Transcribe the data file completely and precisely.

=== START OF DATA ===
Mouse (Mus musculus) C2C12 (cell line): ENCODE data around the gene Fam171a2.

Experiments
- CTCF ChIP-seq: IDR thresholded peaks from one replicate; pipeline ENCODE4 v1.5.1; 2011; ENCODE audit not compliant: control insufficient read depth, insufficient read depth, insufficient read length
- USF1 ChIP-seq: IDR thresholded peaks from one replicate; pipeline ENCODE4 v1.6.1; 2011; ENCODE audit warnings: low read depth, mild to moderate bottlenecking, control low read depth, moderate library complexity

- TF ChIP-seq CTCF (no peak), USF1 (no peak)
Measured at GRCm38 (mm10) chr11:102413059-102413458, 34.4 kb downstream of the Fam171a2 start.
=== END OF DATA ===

Mouse (Mus musculus) C2C12 (cell line): ENCODE data around the gene Fam171a2.

Experiments
- CTCF ChIP-seq: IDR thresholded peaks from one replicate; pipeline ENCODE4 v1.5.1; 2011; ENCODE audit not compliant: control insufficient read depth, insufficient read depth, insufficient read length
- USF1 ChIP-seq: IDR thresholded peaks from one replicate; pipeline ENCODE4 v1.6.1; 2011; ENCODE audit warnings: low read depth, mild to moderate bottlenecking, control low read depth, moderate library complexity

- TF ChIP-seq CTCF (no peak), USF1 (no peak)
Measured at GRCm38 (mm10) chr11:102413059-102413458, 34.4 kb downstream of the Fam171a2 start.